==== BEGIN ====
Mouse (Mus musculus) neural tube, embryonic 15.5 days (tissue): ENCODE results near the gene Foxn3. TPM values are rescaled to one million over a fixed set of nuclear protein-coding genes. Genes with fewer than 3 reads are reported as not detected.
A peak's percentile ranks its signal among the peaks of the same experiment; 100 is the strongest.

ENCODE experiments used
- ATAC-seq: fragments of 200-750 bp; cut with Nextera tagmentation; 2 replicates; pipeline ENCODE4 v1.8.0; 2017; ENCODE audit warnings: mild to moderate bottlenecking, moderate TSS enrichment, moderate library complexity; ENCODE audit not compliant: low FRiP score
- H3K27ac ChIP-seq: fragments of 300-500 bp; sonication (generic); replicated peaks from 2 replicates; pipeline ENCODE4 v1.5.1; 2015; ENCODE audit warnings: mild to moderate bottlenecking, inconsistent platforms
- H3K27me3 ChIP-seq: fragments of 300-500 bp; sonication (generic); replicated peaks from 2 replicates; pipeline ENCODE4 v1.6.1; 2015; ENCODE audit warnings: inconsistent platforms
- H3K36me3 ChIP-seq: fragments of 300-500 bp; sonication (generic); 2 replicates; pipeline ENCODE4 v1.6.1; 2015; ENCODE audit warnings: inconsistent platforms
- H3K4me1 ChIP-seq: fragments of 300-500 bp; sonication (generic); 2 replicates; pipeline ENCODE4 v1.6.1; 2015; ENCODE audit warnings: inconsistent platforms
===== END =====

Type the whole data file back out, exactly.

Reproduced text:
Mouse (Mus musculus) neural tube, embryonic 15.5 days (tissue): ENCODE results near the gene Foxn3. TPM values are rescaled to one million over a fixed set of nuclear protein-coding genes. Genes with fewer than 3 reads are reported as not detected.
A peak's percentile ranks its signal among the peaks of the same experiment; 100 is the strongest.

ENCODE experiments used
- ATAC-seq: fragments of 200-750 bp; cut with Nextera tagmentation; 2 replicates; pipeline ENCODE4 v1.8.0; 2017; ENCODE audit warnings: mild to moderate bottlenecking, moderate TSS enrichment, moderate library complexity; ENCODE audit not compliant: low FRiP score
- H3K27ac ChIP-seq: fragments of 300-500 bp; sonication (generic); replicated peaks from 2 replicates; pipeline ENCODE4 v1.5.1; 2015; ENCODE audit warnings: mild to moderate bottlenecking, inconsistent platforms
- H3K27me3 ChIP-seq: fragments of 300-500 bp; sonication (generic); replicated peaks from 2 replicates; pipeline ENCODE4 v1.6.1; 2015; ENCODE audit warnings: inconsistent platforms
- H3K36me3 ChIP-seq: fragments of 300-500 bp; sonication (generic); 2 replicates; pipeline ENCODE4 v1.6.1; 2015; ENCODE audit warnings: inconsistent platforms
- H3K4me1 ChIP-seq: fragments of 300-500 bp; sonication (generic); 2 replicates; pipeline ENCODE4 v1.6.1; 2015; ENCODE audit warnings: inconsistent platforms